I use three years as long term support because anyone that bought the stock three years ago at the support level is probably long gone by now and this weakens the accuracy of price support. It is an inaccurate measure of support if they are no longer in the stock. That is why I believe support anything over three years is highly over rated on individual stocks. It is important to note that this different with indexes - long term support on major indexes or indexes of sectors are accurate over the long haul because they are filled with long term investors who buy and hold much longer than traders do.
Trend Line Support
Trend line support is a little different as well. Long term trends are much stronger than short term trends. Support is relatively weak on a shorter trend line. Stocks tend to trade along trend lines, and for shorter trends, there is an increased likelihood of failure when a stock moves away from its trend line. Long term trends have much stronger support because the trend has been in place for that much longer. Buyers know that the stock has maintained the trend line for a long time and they know that it is much more likely to hold up. The more times the trend line in tested, the stronger it becomes. Like the support lines, if the longer term trend line fails, this will cause a much greater sell off than a shorter term trend line that fails.
As always, volume is key. Movement of the stock price will not stick unless there is volume behind it. If there is enough volume putting pressure on a level of support, even the longest term support can fail. It is like geology, time and pressure, that is all it takes. With enough pressure, it is only a matter of time before support will fail.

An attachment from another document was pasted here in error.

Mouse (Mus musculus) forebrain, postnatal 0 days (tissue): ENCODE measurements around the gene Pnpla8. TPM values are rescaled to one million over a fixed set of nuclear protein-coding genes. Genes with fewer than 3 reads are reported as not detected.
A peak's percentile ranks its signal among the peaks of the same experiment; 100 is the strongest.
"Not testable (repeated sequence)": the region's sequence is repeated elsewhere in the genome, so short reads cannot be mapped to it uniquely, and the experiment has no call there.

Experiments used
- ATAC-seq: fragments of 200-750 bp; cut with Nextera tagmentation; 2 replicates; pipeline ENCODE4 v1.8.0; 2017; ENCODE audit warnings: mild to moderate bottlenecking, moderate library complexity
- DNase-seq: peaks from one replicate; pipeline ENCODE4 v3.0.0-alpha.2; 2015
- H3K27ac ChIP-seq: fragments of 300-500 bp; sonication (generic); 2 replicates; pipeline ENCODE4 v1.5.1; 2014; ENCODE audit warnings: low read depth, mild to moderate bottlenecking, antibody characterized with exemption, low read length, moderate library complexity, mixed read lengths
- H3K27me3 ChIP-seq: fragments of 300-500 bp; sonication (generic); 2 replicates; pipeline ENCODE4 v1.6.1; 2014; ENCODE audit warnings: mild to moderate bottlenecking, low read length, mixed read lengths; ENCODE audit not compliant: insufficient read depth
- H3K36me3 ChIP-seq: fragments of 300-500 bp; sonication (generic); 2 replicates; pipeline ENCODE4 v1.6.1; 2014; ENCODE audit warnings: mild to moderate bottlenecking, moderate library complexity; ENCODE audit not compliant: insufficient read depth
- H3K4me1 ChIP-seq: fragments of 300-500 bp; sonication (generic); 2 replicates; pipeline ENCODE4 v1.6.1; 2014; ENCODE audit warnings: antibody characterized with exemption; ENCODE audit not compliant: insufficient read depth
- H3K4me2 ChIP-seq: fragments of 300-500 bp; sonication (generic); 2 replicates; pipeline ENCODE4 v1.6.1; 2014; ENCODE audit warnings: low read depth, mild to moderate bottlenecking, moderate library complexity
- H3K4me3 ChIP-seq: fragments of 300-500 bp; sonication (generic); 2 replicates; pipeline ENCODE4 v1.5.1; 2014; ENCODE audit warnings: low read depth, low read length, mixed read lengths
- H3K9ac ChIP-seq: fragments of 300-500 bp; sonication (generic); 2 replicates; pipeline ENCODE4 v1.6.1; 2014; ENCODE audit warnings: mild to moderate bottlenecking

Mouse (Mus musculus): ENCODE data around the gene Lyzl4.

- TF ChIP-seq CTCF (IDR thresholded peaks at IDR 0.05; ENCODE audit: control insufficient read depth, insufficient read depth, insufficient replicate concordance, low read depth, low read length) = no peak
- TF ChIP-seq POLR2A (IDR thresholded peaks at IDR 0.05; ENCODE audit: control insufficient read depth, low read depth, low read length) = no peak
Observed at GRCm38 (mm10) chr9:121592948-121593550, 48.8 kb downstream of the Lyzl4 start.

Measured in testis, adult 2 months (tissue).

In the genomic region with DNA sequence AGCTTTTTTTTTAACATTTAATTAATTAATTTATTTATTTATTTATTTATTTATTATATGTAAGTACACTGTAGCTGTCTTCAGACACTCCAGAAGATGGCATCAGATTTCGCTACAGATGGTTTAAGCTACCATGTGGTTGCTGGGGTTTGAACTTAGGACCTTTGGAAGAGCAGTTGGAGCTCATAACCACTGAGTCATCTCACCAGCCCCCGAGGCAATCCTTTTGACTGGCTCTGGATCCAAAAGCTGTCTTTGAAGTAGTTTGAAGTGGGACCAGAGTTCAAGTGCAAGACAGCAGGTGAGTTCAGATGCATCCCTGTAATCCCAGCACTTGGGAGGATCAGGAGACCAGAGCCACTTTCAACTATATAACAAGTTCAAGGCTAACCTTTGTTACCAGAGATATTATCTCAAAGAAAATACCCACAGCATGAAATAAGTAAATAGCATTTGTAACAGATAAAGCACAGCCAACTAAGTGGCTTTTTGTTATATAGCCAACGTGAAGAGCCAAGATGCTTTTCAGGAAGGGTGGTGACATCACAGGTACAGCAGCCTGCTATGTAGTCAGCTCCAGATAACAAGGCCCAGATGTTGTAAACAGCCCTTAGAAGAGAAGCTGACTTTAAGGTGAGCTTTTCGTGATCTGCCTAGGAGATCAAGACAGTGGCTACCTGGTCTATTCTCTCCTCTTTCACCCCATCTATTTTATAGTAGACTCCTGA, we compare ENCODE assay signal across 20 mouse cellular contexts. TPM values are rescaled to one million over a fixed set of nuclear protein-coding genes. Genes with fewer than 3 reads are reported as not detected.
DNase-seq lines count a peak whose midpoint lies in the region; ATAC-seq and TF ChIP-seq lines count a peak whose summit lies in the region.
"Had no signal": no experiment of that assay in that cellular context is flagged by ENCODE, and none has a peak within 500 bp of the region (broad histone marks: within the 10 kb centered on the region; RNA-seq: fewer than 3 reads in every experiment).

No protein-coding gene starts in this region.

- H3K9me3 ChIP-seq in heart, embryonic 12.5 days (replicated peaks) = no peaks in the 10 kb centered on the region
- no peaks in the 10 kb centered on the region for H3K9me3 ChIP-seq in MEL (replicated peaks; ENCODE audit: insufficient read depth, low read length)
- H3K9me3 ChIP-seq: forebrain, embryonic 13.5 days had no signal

We can try to predict news by reading the chart pattern, but unexpected news or an unexpected reaction to the news can never be predicted. Companies get huge contracts only to watch the stocks fail the breakouts. Companies are granted FDA approval on a new product only to see the stocks pull back after a gap up on the news.
The random event is the killer of every chart. It cannot be predicted, anticipated, or protected against. A bad news release in pre-market can gap a stock down below support in no time at all, rendering you helpless. If a stock gaps down on us, support levels do not matter anymore. All bets are off and it is at that point when you need a little luck on your side. Hopefully, there is a reaction bounce so you can get out of the trade with as little loss as possible.
This is not meant to scare everyone off from the concept of using support levels to identify entry points, or where to place stop losses. But, the reality is that we are still dealing with mere probabilities. We know that risk is inherent in trading, and we accept that. Otherwise, we would have our money sitting in a money market fund making 1% if we are lucky. We can identify support on a chart and we can use it to our advantage. The placement of stop loss orders just under the support level is critical to preserving your capital. If the stock fails, I want out and I want out fast. That way, I have lived to trade another day. Support is our friend, along with the trend but we must always remember that strength and safety in support levels are still only mathematical probabilities. Risk is inherent in the stock market at all times and you must be on the defensive to protect yourself from that risk.
In tonight's chart section, previous charts that we have already shown before have been updated so you can see the progress they have made.